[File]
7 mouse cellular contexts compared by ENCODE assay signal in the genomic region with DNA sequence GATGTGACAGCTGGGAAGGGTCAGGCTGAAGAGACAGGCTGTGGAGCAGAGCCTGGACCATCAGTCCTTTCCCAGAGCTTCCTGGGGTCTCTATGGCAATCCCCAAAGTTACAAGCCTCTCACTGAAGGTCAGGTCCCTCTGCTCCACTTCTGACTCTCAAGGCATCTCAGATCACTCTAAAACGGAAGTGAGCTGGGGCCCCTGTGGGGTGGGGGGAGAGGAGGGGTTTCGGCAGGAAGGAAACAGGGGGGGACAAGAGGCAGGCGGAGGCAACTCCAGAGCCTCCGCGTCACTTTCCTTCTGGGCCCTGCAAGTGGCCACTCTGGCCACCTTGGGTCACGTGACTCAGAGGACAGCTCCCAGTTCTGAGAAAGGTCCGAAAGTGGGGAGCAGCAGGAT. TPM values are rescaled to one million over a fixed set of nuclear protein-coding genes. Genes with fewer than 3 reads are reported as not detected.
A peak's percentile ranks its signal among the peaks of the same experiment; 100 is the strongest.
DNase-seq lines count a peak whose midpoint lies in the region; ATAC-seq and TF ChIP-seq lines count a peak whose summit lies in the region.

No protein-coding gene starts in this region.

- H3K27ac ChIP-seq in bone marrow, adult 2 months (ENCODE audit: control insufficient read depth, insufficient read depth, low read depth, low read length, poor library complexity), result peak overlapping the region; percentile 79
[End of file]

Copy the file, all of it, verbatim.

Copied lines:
7 mouse cellular contexts compared by ENCODE assay signal in the genomic region with DNA sequence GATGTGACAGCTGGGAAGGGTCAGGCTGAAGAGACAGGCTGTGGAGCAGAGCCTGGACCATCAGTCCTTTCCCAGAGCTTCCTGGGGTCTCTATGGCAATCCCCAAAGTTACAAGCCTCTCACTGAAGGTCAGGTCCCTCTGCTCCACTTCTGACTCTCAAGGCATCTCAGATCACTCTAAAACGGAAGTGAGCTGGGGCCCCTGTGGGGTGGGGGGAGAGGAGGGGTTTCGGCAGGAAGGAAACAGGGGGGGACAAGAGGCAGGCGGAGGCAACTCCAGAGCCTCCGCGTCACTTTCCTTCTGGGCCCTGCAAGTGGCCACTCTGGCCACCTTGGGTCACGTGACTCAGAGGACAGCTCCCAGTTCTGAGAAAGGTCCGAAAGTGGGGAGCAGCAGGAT. TPM values are rescaled to one million over a fixed set of nuclear protein-coding genes. Genes with fewer than 3 reads are reported as not detected.
A peak's percentile ranks its signal among the peaks of the same experiment; 100 is the strongest.
DNase-seq lines count a peak whose midpoint lies in the region; ATAC-seq and TF ChIP-seq lines count a peak whose summit lies in the region.

No protein-coding gene starts in this region.

- H3K27ac ChIP-seq in bone marrow, adult 2 months (ENCODE audit: control insufficient read depth, insufficient read depth, low read depth, low read length, poor library complexity), result peak overlapping the region; percentile 79